recreational, commercial, subsistence). Whatever the motivation, release often occurs under the assumption of post-
    release survival. Yet, capture by fisheries (hereafter ‘‘fisheries-capture’’) is likely the most severe acute stressor experienced
    in the animal’s lifetime, which makes the problem of physiological recovery and survival of relevance to biology and
    conservation. Indeed, fisheries managers require accurate estimates of mortality to better account for total mortality from
    fishing, while fishers desire guidance on strategies for reducing mortality and maintaining the welfare of released fish, to
    maximize current and future opportunities for fishing. In partnership with stakeholders, our team has extensively studied
    the effects of catch-and-release on Pacific salmon in both marine and freshwater environments, using biotelemetry and
    physiological assessments in a combined laboratory-based and field-based approach. The emergent theme is that post-
    release rates of mortality are consistently context-specific and can be affected by a suite of interacting biotic and abiotic
    factors. The fishing gear used, location of a fishery, water temperature, and handling techniques employed by fishers each
    can dramatically affect survival of the salmon they release. Variation among individuals, co-migrating populations, and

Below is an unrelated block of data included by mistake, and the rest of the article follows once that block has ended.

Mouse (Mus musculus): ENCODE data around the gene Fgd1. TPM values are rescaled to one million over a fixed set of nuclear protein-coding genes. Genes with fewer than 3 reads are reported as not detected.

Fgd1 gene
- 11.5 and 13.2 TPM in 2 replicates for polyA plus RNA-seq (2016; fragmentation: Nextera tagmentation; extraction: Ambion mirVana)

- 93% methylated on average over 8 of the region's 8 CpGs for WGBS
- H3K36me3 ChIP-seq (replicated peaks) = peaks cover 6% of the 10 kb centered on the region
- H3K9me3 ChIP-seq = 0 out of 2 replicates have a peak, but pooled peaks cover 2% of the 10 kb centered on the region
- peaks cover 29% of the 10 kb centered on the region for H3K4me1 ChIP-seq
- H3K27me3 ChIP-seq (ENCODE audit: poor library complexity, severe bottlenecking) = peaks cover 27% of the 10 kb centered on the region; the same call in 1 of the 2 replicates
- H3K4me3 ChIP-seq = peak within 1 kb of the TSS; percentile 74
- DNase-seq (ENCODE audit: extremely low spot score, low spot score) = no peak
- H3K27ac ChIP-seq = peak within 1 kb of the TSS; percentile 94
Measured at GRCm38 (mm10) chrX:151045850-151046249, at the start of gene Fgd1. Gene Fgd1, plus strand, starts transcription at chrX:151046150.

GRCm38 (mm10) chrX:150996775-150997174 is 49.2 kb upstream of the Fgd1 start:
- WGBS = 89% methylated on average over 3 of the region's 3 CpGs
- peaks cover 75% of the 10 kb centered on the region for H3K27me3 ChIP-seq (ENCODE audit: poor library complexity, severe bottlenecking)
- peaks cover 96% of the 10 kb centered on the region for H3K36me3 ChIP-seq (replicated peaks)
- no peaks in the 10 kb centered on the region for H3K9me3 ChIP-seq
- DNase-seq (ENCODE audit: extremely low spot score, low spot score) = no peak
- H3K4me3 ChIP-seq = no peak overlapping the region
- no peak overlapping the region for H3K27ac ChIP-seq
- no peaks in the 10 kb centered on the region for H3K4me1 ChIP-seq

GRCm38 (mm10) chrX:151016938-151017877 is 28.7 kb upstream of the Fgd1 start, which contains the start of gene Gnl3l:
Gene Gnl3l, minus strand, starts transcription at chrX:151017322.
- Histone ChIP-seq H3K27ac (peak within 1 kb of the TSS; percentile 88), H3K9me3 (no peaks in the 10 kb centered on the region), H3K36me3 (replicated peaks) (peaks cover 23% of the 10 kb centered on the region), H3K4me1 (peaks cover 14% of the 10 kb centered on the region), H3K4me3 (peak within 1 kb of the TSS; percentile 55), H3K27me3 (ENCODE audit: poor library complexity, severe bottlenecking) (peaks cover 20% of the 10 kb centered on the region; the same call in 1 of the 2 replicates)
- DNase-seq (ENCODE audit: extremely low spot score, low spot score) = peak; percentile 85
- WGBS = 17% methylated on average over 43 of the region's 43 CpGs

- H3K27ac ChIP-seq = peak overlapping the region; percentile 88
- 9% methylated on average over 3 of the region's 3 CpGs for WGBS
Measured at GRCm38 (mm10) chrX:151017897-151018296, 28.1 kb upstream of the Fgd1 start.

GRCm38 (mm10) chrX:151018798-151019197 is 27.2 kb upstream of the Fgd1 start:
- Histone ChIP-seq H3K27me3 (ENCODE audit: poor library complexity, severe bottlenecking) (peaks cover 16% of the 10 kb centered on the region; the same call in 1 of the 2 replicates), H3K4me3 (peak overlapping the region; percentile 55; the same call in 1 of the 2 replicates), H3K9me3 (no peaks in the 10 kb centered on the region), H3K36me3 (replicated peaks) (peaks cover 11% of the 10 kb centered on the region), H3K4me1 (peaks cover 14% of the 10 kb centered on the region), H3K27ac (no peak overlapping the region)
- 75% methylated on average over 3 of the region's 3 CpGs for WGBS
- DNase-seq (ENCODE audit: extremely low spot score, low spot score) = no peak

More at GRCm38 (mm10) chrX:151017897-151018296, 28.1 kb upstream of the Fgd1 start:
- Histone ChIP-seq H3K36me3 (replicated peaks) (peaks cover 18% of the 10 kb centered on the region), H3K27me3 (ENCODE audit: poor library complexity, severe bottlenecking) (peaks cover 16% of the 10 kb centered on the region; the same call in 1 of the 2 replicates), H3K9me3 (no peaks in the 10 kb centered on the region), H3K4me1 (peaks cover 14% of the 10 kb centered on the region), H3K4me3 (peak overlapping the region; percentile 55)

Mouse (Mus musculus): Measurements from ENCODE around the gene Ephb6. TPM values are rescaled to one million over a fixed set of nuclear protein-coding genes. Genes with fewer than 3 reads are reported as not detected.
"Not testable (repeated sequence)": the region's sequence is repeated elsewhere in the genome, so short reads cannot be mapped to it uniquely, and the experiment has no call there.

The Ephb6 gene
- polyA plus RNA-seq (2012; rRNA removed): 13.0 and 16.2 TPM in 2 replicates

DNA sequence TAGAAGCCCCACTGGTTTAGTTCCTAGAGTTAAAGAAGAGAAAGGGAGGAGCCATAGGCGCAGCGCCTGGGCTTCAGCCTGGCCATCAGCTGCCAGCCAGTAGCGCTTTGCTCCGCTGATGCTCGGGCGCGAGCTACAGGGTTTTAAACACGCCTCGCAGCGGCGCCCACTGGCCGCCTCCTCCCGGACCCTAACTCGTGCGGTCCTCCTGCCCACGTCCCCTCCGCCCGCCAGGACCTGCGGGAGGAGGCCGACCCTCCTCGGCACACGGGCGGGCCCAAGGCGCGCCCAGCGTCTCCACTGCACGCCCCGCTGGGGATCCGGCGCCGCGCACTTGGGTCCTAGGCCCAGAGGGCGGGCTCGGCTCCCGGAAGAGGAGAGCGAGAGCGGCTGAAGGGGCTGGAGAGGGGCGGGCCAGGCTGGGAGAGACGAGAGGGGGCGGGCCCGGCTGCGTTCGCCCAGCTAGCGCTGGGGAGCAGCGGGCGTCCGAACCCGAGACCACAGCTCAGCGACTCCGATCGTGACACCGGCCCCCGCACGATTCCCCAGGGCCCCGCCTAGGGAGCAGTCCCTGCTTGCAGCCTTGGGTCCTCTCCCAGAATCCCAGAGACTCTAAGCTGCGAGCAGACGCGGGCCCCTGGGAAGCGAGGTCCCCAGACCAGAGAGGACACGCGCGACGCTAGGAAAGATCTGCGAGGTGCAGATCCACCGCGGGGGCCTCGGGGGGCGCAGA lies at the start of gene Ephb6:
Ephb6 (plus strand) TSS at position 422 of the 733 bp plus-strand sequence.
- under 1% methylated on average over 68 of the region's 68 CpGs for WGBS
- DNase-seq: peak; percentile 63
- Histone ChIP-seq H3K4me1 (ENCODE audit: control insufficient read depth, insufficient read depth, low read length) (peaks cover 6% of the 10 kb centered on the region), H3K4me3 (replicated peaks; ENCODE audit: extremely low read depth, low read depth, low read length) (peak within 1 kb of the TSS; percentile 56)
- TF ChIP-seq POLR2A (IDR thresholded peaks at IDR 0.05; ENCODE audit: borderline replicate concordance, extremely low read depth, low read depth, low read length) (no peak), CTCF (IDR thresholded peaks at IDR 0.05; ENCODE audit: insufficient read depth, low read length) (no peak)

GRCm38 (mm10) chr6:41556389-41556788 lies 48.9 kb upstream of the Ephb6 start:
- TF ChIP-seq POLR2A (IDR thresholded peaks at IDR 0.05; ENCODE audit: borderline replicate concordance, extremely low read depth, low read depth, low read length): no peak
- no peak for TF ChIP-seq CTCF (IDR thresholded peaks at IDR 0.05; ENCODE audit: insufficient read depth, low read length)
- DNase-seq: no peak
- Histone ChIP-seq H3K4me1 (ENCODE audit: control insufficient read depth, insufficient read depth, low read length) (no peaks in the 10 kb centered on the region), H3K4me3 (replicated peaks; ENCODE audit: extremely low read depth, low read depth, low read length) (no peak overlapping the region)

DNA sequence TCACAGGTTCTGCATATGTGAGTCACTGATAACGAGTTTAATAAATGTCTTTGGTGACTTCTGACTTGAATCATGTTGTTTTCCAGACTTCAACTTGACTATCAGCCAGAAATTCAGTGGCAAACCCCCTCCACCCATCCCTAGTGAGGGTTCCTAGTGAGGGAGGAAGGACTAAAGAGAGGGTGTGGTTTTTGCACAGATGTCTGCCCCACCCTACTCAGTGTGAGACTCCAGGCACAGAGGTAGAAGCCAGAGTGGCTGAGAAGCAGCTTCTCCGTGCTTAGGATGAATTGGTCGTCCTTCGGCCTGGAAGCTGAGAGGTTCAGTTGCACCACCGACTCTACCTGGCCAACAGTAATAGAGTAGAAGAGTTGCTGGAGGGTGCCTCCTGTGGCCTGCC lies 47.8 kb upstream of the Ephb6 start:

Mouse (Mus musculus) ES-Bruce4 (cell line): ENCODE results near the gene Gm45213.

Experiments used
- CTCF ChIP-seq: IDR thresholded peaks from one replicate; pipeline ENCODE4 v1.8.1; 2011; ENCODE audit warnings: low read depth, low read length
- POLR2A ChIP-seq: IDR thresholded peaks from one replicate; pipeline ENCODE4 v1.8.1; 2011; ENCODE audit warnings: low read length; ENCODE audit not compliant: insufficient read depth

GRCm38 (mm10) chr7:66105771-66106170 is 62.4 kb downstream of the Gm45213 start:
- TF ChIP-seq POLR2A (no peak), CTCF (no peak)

between sexes all seem to play a role in the response of fish to capture and in their subsequent survival, potentially driven
    by pre-capture pathogen-load, maturation states, and inter-individual variation in responsiveness to stress. Although
    some of these findings are fascinating from a biological perspective, they all create unresolved challenges for managers.
    We summarize our findings by highlighting the patterns that have emerged most consistently, and point to areas of
    uncertainty that require further research.
  20. Just posted an entry (link below) on PSF's upcoming Vancouver Gala Dinner & Auction on Friday, May 6, 2016 at the Vancouver Convention Centre. This is PSF's largest fundraiser of the year with over 700 guests attending in support of salmon conservation. Hope to see many of you there for what is always a great night to celebrate salmon and raise some $$$ for the many streamkeepers and researchers that do such important work to ensure wild salmon for future generations.